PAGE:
The problems of the pension system were further aggravated by a serious economic crisis at the end of the 1990s. This critical situation created by the poor collection of tax revenues was transformed into the large-scale financial crisis, mainly as a result of the economic problems that developed in the CIS countries.[45] The economic reforms, including privatization, were in their early stages, and the inefficient public sector remained large. At the same time, the country had one of the lowest tax collection rates (9 percent of GDP) among the transition economies, and the government had been reluctant to initiate taxation reforms.[46] The non-compliance with the plan for the state budget occurred, and was followed by the growth of arrears in state liabilities. The National Bank, however, reported that the final outcome only came to 68 percent of what had originally been projected. [47] Economic reform produced significant changes in the employment structure, while the number of self-employed significantly exceeded the number of those in formal employment. The economic hardship also determined that many Georgian citizens decided to leave the country. The demographic burden was intensified by the growing mortality and decreasing fertility rates. At the end of the 1990s the population over age fifty-nine made up 18.6 percent, up from only 14.4 percent in 1989.[48]   

The impact of fiscal constraints on the old-age pension system was first recognized by the officials of the Ministry of Labor and Social Security who initiated an initial agenda on old-age pension reforms. It was assumed that the first step for changes had to be part of a well-drafted legislative framework to give to ultimate decision-makers a clear picture what needed to be done. After the introduction of a new state constitution in 1995, all Soviet laws, including those on social security, were annulled.[49] Therefore, every reform attempt of the old-age pension system was associated with changes in the broader concept of social security in the country. The legislative package that was developed in line with the Act on State Pensions involved the Acts on State Social Insurance and Medical Examination. Although the bills envisaged the differentiation of old-age pensions according to amounts of contributions and period of payments, they did not imply any pension formula or other means to calculate differentiated pension benefits.[50]    

Ultimately, the bill was not approved, and in 1999 the government established a working group with a more ambitious initiative in which the influence of the World Bank, with its retirement pension orthodoxy, became apparent. According to this reform project, the three pillar old-age pension system was considered as a suitable option for Georgia. The proposed model envisaged the establishment of the mandatory state pension fund, providing payment of minimal old-age pensions, the mandatory non-state pension insurance, and the voluntary private old-age pension insurance. The actors behind the proposed scheme hoped that it would attract a reputable international insurance company that would assume repayment of the existing arrears and provision of old-age pensions benefits by assigning to it the exclusive right to administer 13.5 percent of social taxes.[51] However, the implementation of reforms was problematic mainly because the government was still engaged in broad political and economic reforms. The political environment was fragile, with the president’s assassination attempt and the hotly contested parliamentary elections. Other obstacles were systemic corruption, poor administration of the pension system, high social taxes, and ongoing underperformance by the tax administration. In addition, there were no strong leaders who would project the future benefits of pension reforms.[52]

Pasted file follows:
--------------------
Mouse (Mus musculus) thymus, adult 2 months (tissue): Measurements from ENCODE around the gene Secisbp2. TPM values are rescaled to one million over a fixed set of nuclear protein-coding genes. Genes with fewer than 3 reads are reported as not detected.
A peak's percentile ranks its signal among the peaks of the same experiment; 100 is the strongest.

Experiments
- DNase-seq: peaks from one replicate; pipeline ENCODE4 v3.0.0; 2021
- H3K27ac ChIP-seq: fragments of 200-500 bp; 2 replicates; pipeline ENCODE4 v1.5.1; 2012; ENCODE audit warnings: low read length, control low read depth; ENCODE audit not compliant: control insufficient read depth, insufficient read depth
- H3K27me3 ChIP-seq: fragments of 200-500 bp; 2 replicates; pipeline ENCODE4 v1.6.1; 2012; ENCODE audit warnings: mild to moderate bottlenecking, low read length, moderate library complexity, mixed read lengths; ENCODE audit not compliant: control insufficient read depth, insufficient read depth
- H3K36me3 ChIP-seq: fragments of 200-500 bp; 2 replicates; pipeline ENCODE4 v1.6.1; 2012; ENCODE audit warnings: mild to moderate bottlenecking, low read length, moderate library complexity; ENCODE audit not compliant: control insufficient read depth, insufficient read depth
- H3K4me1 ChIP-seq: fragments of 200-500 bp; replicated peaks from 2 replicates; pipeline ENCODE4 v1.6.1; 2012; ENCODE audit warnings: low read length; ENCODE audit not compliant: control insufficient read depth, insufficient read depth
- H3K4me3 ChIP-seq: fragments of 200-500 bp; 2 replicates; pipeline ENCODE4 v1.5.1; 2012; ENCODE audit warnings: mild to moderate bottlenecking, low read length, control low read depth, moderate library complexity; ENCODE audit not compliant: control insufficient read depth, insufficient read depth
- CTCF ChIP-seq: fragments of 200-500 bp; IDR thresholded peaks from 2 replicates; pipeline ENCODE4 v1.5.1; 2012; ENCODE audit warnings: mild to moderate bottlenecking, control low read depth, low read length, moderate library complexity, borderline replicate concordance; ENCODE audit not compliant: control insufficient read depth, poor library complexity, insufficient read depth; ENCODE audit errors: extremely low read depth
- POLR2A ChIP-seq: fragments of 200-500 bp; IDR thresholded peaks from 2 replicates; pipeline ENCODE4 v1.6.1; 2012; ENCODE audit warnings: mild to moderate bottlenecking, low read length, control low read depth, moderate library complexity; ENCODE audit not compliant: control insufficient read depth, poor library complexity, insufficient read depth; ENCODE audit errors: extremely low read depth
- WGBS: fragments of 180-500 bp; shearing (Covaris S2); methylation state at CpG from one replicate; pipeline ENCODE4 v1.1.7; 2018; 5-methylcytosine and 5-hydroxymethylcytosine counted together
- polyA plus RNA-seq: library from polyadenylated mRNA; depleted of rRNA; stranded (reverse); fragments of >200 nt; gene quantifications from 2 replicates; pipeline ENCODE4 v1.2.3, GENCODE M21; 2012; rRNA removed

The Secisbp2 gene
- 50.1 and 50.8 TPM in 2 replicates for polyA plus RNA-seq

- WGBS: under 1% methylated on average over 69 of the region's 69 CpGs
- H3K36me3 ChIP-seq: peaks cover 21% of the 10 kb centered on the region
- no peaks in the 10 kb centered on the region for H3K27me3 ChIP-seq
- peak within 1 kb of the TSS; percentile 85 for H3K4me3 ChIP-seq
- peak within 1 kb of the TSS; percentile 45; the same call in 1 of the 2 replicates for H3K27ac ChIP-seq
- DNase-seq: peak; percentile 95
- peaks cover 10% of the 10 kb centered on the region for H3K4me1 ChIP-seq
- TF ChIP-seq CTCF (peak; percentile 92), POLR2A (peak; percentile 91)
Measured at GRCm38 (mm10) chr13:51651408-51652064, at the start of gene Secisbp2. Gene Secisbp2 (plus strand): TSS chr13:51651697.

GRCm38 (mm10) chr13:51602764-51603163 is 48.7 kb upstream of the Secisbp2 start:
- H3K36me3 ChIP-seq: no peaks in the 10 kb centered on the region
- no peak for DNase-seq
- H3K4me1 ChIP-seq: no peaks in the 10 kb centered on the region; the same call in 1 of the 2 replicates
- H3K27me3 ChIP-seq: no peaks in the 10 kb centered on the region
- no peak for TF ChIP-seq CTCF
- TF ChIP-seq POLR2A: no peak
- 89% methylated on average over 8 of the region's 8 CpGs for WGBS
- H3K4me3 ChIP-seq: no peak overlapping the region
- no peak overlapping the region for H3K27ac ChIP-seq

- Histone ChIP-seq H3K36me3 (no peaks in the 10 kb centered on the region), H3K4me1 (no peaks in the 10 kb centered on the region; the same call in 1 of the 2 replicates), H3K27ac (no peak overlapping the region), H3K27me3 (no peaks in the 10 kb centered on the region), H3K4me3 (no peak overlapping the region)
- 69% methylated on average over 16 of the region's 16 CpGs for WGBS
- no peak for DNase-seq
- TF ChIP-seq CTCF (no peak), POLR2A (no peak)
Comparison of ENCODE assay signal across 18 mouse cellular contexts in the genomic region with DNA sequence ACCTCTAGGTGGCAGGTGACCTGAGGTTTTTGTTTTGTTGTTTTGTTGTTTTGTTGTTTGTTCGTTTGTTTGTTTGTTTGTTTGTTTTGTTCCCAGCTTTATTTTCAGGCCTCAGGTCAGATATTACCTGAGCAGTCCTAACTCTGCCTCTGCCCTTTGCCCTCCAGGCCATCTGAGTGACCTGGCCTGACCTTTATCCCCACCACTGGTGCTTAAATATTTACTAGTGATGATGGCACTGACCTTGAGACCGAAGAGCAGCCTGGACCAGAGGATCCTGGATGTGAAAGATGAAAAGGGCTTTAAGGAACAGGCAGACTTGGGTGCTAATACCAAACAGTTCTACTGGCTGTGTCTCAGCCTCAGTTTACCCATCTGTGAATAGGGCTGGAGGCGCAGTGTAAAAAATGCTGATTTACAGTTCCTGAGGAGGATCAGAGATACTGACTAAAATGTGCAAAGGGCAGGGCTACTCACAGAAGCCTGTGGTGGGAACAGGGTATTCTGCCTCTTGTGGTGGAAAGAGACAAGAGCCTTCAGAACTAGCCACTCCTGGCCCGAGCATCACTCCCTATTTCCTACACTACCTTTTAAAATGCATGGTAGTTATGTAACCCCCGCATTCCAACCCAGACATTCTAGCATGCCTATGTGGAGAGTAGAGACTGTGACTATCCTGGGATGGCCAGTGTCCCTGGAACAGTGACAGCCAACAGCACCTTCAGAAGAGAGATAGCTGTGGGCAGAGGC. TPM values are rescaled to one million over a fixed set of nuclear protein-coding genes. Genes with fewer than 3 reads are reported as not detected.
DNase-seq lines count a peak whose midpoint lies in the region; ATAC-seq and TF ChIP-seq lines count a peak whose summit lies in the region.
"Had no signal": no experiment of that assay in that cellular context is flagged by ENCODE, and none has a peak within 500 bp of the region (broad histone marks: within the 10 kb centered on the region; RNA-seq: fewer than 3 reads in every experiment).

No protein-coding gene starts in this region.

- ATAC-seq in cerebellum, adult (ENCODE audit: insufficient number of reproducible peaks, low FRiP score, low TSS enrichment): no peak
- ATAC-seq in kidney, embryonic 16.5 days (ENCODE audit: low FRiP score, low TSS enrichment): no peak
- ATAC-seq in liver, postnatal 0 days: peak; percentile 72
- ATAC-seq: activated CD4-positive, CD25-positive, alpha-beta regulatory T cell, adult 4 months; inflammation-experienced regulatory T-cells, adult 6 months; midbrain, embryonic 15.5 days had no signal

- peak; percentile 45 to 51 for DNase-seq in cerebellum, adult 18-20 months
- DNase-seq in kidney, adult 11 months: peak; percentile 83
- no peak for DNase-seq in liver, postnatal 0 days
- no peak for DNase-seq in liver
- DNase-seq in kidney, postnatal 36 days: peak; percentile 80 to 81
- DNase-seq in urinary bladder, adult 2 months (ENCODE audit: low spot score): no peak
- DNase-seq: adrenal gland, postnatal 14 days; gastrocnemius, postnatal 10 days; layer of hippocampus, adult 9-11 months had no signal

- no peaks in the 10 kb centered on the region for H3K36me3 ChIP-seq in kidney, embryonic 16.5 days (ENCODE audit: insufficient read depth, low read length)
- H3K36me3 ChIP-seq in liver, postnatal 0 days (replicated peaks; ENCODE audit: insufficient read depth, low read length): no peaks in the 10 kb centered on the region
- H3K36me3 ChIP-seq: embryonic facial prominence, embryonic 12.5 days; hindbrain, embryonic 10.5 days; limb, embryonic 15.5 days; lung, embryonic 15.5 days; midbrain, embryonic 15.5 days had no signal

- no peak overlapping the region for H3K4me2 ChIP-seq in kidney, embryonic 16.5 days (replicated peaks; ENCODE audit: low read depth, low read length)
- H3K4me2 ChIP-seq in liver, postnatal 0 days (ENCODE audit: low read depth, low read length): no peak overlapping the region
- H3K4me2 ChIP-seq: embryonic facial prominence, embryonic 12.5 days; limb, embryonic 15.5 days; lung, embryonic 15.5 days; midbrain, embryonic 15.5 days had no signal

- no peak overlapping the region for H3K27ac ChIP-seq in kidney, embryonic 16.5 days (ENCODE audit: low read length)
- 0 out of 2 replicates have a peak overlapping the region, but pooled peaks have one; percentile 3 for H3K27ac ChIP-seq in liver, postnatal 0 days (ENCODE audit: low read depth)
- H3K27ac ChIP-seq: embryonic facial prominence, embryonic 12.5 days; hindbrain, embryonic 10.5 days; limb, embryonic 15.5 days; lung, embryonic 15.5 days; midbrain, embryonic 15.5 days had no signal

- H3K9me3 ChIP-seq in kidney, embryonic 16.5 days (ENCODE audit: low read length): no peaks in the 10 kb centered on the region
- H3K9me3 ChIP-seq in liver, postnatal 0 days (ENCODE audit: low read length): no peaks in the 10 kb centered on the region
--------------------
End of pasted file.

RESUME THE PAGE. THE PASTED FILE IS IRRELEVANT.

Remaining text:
“Revolutionary Victim”

A new, ambitious initiative on reforming the state’s social assistance schemes was declared in 2002–03. This period turned out to be very hard on the pension system. At the end of 2003 the ongoing pension arrears amounted 14 percent of the central budget, while the average pension equaled 19 percent of the minimum subsistence level of an adult.[53] The beginning of the 2000s was characterized by the low level of economic growth, moderate rates of inflation, and permanent sequestering of the state budget. As a result, the employment level, labor productivity, and real income of the population remained unchanged. Internal demand failed to become a stable factor of economic growth.[54] The vast majority of the population was forced to engage in poorly paid, temporary jobs and was unable to secure minimum living standards. The negative net migration remained high, while fertility levels continued to decrease.[55] The government was unable to fulfill its core budget parameters, mainly due to the fiscal authorities’ ineffectiveness, and deficiencies in the tax legislation. In addition, after the suspension of financing under the IMF-supported financial program, external sources became unavailable.[56] In 2003 expenditures constituted only 77 percent of the initial plan, leading to growing pension arrears. The precarious condition of the budget sector drove the country to the real threat of default.[57]